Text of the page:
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The oral, anti-inflammatory drug colchicine can prevent complications and hospitalizations in nonhospitalized patients newly diagnosed with COVID-19, according to a press release from the ColCORONA trial investigators.
After 1 month of therapy, there was a 21% risk reduction in the primary composite endpoint of death or hospitalizations that missed statistical significance, compared with placebo among 4488 outpatients enrolled in the global, phase 3 trial.
After excluding 329 patients without a confirmatory PCR test, however, the use of colchicine was reported to significantly reduce hospitalizations by 25%, the need for mechanical ventilation by 50%, and deaths by 44%.
“We believe that this is a medical breakthrough. There’s no approved therapy to prevent complications of COVID-19 in outpatients, to prevent them from reaching the hospital,” lead investigator Jean-Claude Tardif, MD, from the Montreal Heart Institute in Quebec, Canada, told theheart.org | Medscape Cardiology.
“I know that several countries will be reviewing the data very rapidly and that Greece approved it today,” he said. “So this is providing hope for patients.”
Having been burned by hydroxychloroquine and other treatments brought forth without peer review, the response to the announcement was tempered by a desire for more details.
Asked for comment, Steven E. Nissen, MD, Cleveland Clinic Foundation, Cleveland, Ohio, was cautious. “The press release about the trial is vague and lacks details such as hazard ratios, confidence intervals, and P values,” he told theheart.org | Medscape Cardiology.
“It is impossible to evaluate the results of this trial without these details. It is also uncertain how rigorously data were collected,” he added. “We’ll need to see the manuscript to adequately interpret the results.”
The evidence in the press release is hard to interpret, but early intervention with anti-inflammatory therapy has considerable biologic appeal in COVID, said Paul Ridker, MD, MPH, who led the pivotal CANTOS trial of the anti-inflammatory drug canakinumab in the post-MI setting, and is also chair of the ACTIV-4B trial currently investigating anticoagulants and antithrombotics in outpatient COVID.
“Colchicine is both inexpensive and generally well tolerated, and the apparent benefits so far reported are substantial,” Ridker, from Brigham and Women’s Hospital in Boston, Massachusetts, told theheart.org | Medscape Cardiology. “We are eager to see the full data as rapidly as possible.”
The commonly used gout and rheumatic disease agent costs about 26 cents in Canada and between $4 and $6 in the United States. As previously reported, it reduced the time to clinical deterioration and hospital stay but not mortality in the 105-patient Greek Study in the Effects of Colchicine in COVID-19 Complications Prevention (GRECCO-19) study.
Tardif said he’s looking forward to having the data in the public domain and that they acted swiftly because the evidence was “clinically persuasive” and “the health system is congested now.”
“We received the results Friday, January 22 at 5 p.m., an hour later we were in meetings with our data safety monitoring board [DSMB], 2 hours later we issued a press release, and a day later we’re submitting a full manuscript to a major scientific journal, so I don’t know if anyone has done this at this speed,” he said. “So we are actually very proud of what we did.”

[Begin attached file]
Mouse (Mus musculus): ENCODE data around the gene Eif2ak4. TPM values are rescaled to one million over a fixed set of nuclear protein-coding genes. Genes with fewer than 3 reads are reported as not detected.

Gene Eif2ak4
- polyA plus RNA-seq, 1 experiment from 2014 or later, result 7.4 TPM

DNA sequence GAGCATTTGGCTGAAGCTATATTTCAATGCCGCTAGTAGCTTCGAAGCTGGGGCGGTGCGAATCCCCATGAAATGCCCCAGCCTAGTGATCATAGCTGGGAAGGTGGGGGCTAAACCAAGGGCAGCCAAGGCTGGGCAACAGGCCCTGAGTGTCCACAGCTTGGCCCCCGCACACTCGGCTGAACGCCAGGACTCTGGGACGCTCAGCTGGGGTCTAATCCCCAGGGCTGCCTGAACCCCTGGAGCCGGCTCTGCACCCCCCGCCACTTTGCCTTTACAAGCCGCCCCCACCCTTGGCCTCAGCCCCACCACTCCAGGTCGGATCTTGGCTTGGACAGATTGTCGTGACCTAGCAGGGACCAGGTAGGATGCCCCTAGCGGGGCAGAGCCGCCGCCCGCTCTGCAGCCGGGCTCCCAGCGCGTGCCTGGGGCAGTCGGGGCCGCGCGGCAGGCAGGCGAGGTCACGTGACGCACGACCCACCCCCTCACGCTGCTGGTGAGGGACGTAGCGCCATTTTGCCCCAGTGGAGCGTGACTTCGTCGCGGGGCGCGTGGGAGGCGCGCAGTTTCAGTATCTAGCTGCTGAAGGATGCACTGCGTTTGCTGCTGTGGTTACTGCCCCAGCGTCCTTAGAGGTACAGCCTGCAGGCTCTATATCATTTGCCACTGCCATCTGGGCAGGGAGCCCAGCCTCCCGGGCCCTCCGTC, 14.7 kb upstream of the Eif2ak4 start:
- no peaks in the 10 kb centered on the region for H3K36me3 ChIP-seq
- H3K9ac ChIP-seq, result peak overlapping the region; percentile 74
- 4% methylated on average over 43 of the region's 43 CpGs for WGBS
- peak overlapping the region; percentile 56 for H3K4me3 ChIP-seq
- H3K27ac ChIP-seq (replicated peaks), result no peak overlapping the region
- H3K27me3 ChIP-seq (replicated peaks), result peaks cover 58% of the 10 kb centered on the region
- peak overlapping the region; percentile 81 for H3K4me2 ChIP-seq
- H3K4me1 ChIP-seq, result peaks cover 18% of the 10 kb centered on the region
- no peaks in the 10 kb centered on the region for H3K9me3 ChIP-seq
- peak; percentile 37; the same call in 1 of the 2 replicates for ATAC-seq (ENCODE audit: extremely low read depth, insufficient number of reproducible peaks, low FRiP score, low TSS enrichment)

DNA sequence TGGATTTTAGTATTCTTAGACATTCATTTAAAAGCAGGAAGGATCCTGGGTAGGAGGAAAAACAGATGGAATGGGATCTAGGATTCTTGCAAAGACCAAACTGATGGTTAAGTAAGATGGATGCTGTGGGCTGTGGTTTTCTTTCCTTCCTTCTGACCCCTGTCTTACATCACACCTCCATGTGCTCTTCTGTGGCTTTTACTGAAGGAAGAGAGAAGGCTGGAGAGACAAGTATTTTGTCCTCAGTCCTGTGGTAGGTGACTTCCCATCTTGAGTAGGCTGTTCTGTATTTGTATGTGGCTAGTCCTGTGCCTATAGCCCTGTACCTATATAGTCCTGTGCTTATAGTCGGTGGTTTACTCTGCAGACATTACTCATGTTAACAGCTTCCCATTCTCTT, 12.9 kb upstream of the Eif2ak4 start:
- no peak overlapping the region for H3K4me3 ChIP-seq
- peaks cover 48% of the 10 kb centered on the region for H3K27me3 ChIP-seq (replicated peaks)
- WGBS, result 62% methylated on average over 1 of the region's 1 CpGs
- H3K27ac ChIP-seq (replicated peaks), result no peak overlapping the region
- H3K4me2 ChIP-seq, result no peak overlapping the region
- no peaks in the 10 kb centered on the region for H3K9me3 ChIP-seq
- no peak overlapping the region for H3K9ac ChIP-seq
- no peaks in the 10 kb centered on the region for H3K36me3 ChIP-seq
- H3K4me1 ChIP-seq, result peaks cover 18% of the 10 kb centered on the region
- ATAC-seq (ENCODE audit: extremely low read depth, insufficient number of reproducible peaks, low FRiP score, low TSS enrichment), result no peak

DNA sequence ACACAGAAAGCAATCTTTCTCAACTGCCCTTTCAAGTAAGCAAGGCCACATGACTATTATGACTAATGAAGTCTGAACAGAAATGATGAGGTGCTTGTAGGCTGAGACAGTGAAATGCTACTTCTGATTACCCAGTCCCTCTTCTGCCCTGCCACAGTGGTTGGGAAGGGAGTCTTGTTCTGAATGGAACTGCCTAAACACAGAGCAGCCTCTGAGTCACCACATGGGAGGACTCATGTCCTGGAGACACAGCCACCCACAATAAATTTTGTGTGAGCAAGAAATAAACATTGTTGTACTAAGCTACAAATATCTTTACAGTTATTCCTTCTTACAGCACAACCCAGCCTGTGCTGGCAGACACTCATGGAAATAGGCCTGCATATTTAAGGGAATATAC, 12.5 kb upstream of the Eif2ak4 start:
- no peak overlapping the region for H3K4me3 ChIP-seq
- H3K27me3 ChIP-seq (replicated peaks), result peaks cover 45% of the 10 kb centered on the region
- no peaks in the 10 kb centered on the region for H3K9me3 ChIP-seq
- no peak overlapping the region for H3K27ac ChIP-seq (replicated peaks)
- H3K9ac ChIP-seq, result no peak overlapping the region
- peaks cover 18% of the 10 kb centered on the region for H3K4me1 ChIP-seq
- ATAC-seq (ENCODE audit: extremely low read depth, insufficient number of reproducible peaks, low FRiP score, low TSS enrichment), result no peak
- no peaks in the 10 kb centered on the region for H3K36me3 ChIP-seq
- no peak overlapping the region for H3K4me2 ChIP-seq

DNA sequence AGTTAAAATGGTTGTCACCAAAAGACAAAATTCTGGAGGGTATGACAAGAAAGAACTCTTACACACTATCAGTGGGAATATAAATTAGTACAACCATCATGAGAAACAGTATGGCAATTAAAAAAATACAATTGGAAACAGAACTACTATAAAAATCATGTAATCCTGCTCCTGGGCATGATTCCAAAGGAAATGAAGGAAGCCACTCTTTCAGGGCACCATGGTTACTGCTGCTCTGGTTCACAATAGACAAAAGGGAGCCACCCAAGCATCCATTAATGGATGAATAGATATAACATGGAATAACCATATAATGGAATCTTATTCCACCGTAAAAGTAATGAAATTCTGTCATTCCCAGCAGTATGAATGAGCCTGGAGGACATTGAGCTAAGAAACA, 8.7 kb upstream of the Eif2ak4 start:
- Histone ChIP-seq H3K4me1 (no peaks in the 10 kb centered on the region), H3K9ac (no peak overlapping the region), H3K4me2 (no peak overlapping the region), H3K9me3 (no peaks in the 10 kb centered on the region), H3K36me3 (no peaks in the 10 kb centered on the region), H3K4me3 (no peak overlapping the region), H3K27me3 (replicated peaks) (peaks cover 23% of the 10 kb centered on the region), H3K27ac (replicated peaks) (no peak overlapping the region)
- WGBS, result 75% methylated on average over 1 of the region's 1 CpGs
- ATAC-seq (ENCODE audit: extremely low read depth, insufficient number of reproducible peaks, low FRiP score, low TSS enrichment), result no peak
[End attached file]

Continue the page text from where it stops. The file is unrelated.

ColCORONA was designed to enroll 6000 outpatients, at least 40 years of age, who were diagnosed with COVID-19 infection within the previous 24 hours, and had a least one high-risk criterion, including age at least 70 years, body mass index ≥ 30 kg/m2, diabetes mellitus, uncontrolled hypertension, known respiratory disease, heart failure or coronary disease, fever of ≥ 38.4°C within the last 48 hours, dyspnea at presentation, bicytopenia, pancytopenia, or the combination of high neutrophil count and low lymphocyte count.
Participants were randomly assigned to receive either placebo or colchicine 0.5 mg twice daily for 3 days and then once daily for another 27 days.
The number needed to prevent one COVID-19 complication is about 60 patients, Tardif said.
Colchicine was well-tolerated and resulted in fewer serious adverse events than with placebo, he said. Diarrhea occurred more often with colchicine, but there was no increase in pneumonia. Caution should be used, however, in treating patients with severe renal disease.
Tardif said he would not prescribe colchicine to an 18-year-old COVID outpatient who doesn’t have any concomitant diseases, but would for those meeting the study protocol.
“As long as a patient appears to me to be at risk of a complication, I would prescribe it, without a doubt,” he said. “I can tell you that when we held the meeting with the DSMB Friday evening, I actually put each member on the spot and asked them, ‘If it were you — not even treating a patient, but if you had COVID today, would you take it based on the data you’ve seen?’ and all of the DSMB members said they would.
“So we’ll have that debate in the public domain when the paper is out, but I believe most physicians will use it to treat their patients.”
The trial was coordinated by the Montreal Heart Institute and funded by the Government of Quebec; the National Heart, Lung, and Blood Institute of the US National Institutes of Health; Montreal philanthropist Sophie Desmarais; and the COVID-19 Therapeutics Accelerator launched by the Bill & Melinda Gates Foundation, Wellcome, and Mastercard. CGI, Dacima, and Pharmascience of Montreal were also collaborators.
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